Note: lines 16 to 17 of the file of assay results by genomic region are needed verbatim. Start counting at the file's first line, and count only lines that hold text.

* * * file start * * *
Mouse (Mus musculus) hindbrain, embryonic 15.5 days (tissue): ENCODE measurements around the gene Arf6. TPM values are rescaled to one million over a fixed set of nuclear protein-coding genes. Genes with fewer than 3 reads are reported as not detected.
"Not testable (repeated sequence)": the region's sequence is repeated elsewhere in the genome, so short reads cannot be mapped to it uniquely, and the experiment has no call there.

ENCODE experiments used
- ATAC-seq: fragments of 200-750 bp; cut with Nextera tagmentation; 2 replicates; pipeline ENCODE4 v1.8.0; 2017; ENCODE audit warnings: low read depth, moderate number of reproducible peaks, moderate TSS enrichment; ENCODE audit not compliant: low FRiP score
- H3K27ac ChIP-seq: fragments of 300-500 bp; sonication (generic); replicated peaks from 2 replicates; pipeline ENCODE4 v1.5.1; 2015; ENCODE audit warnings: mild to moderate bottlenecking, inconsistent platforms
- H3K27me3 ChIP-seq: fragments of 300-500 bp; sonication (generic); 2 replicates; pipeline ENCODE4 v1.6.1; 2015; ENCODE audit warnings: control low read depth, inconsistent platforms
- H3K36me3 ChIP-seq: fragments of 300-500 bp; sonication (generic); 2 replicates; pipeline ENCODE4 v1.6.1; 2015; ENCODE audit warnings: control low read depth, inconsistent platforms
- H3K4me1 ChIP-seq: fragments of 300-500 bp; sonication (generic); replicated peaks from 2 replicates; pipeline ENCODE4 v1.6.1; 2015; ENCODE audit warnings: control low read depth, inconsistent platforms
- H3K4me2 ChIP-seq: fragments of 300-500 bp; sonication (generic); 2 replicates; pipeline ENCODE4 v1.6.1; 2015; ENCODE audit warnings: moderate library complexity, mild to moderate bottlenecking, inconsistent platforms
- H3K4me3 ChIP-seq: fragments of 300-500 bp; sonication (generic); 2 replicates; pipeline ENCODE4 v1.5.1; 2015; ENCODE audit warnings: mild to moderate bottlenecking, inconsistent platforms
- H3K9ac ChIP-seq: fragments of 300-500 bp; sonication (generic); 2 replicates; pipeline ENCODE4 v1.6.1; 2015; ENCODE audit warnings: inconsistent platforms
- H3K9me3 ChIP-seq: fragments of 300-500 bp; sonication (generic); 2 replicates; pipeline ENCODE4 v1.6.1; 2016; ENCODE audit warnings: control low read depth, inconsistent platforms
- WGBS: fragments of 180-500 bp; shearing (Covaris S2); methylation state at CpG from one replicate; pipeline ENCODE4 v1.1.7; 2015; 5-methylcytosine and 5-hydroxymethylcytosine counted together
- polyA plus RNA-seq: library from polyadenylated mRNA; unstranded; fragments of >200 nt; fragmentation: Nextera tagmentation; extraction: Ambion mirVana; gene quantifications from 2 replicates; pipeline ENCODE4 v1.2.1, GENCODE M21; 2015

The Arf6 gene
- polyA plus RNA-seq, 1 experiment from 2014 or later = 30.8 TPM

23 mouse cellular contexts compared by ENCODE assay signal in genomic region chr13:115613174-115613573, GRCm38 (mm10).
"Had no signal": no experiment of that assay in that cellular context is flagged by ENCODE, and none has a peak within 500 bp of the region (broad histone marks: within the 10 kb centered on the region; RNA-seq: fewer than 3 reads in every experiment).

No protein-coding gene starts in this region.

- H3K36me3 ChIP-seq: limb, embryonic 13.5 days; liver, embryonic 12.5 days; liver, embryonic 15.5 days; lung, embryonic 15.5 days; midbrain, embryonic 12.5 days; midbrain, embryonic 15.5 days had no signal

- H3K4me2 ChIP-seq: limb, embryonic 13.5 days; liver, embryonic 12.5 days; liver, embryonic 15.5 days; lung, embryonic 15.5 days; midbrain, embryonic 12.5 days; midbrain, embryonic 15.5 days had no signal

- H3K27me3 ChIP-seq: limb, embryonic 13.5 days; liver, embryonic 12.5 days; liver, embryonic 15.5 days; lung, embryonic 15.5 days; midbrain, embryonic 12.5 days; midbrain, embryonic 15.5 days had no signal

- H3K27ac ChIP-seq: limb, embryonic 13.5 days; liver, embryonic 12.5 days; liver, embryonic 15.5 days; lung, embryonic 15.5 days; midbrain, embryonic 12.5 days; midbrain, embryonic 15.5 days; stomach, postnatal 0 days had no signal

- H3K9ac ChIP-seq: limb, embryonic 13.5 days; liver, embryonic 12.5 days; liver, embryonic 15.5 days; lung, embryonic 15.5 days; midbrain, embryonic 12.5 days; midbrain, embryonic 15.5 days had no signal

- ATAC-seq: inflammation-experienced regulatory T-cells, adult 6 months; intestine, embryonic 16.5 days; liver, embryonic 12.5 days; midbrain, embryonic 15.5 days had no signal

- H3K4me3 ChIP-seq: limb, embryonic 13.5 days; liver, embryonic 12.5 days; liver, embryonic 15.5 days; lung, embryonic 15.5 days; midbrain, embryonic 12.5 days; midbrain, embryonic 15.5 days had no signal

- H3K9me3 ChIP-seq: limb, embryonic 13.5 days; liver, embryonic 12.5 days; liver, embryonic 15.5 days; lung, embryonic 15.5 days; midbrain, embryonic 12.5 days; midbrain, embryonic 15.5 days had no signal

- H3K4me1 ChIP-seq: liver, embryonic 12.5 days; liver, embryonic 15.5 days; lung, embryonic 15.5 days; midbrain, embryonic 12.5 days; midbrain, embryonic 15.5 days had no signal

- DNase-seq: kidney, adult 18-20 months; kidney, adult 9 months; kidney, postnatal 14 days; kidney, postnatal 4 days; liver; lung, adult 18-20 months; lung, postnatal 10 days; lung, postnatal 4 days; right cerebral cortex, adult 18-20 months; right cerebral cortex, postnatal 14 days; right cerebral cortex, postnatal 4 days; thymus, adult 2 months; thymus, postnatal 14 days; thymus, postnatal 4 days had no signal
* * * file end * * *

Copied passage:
- polyA plus RNA-seq, 1 experiment from 2014 or later = 30.8 TPM

23 mouse cellular contexts compared by ENCODE assay signal in genomic region chr13:115613174-115613573, GRCm38 (mm10).